My strategy that I will use is to be supportive and understanding. I think that my mentee knows that he can come to me and I will help him in any way I can. I think to keep an open mind and to understand where he is coming from will allow him to feel comfortable to come to me and willing to discover on his own too.

[ report as inappropriate ] August 9, 2006, 12:00 am


cmeyer

I feel the best way to share anything is to share your own excitement. When others see how excited you are about learning, they become excited to try it themselves. I encourage others to explore technology and ask questions when they get stuck. I will always help when I can. Through this mentor program, I now have more connections and more people to ask when I get in "over my head" on a technology project.

[ report as inappropriate ] August 9, 2006, 12:00 am


mmeyerswenninger

My favorite strategie is to have a plan in mind, but you must be flexable at all times when mentoring. I have mentored new teachers in the district and on almost every occasion concepts that I have planned get shot out the door, but this is a great thing! I feel letting the mentee take the led in what he or she needs help with really make the mentor-mentee relationship strong. The mentor really needs to be available for their mentee whenever they need them and I really feel that it takes a special person to be a mentor.

[ report as inappropriate ] August 9, 2006, 12:00 am


elee

To drop in occasionally without invitation to check progress is fun. I also like to offer unsolicited advice. All of this must be done in good humor and with the understanding that I am in no way being judgmental. The trick is also to be available frequently enough to help with each issue as it arises, but not to become a bother.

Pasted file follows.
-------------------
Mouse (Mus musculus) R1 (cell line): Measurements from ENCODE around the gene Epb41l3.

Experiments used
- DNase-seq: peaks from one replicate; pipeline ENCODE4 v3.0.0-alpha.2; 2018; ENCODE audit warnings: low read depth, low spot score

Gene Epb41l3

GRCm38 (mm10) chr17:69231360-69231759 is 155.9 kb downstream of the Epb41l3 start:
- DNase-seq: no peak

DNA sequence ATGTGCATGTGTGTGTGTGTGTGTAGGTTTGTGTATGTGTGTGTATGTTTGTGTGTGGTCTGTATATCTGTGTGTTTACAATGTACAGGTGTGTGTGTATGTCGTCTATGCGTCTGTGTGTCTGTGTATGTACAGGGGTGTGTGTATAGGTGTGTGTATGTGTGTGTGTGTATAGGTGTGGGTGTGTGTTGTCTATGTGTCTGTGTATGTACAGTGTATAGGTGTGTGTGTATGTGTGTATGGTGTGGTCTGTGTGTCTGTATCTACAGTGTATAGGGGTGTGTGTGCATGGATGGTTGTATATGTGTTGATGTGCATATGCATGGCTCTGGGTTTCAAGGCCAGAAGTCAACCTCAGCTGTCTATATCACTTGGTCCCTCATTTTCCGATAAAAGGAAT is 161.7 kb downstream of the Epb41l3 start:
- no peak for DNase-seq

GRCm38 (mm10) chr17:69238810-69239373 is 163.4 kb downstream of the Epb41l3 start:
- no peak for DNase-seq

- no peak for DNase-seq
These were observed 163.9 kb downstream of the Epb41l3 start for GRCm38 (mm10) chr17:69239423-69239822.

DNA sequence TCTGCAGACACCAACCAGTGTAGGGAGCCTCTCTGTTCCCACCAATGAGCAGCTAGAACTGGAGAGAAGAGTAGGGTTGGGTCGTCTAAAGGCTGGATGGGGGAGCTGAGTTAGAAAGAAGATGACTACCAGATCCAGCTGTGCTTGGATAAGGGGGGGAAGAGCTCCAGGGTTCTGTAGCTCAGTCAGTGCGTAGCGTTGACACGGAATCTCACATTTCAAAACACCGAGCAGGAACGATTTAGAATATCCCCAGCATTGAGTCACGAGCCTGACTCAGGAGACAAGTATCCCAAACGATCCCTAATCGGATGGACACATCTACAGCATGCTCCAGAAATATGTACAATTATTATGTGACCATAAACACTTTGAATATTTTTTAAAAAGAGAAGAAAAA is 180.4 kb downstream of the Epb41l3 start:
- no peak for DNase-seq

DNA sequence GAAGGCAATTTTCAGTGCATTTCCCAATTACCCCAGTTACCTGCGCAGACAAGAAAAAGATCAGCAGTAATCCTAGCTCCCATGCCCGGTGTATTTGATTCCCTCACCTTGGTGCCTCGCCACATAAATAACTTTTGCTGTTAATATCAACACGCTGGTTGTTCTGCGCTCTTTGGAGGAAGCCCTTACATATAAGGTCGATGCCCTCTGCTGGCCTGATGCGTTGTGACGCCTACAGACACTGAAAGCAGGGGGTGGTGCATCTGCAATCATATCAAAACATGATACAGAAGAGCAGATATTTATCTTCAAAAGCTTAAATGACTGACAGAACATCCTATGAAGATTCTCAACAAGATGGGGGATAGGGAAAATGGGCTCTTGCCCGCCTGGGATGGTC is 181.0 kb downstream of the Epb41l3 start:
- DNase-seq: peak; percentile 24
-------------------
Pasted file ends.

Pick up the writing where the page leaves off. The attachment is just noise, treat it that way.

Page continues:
[ report as inappropriate ] August 9, 2006, 12:00 am


awinkel

Good morning!
When mentoring a colleague, I found that it works best to communicate at all times. Even if your chats are brief, touching base with one another keeps the mentor well informed of what the mentees needs are. Mentoring to me is an awesome way to spend time with colleagues sharing and supporting one another whether it is in the area of technology or not. This commitment guarantees TIME for teachers to share and discuss things with each other.




[ report as inappropriate ] August 9, 2006, 12:00 am


lwilterdink

I will begin my first official mentoring experience tomorrow, so I'll be discovering soon what works best and and what doesn't. The Technology Mentoring class has been an awesome strategy to get teachers involved in the mentoring process. The teacher I chose to mentor in instructional technology has said, "I hate computers." I hope that she will walk away with some valuable knowledge and skills that she will be excited to use in her classroom. Without the mentoring course, she would probably go on hating computers forever. I believe a good menter obtains the qualities we look for in a good teacher - competent, compassionate, patient, nonjudgmental, flexible, available, etc.

[ report as inappropriate ] August 9, 2006, 12:00 am


George Warriner

You all have some great ideas! Let's keep the ideas going and see how much we can share! I hear there were great movies today! I can't wait to see them! If you feel like it - make one small enough and add it as a resource (file) - If you dare!!

[ report as inappropriate ] August 9, 2006, 12:00 am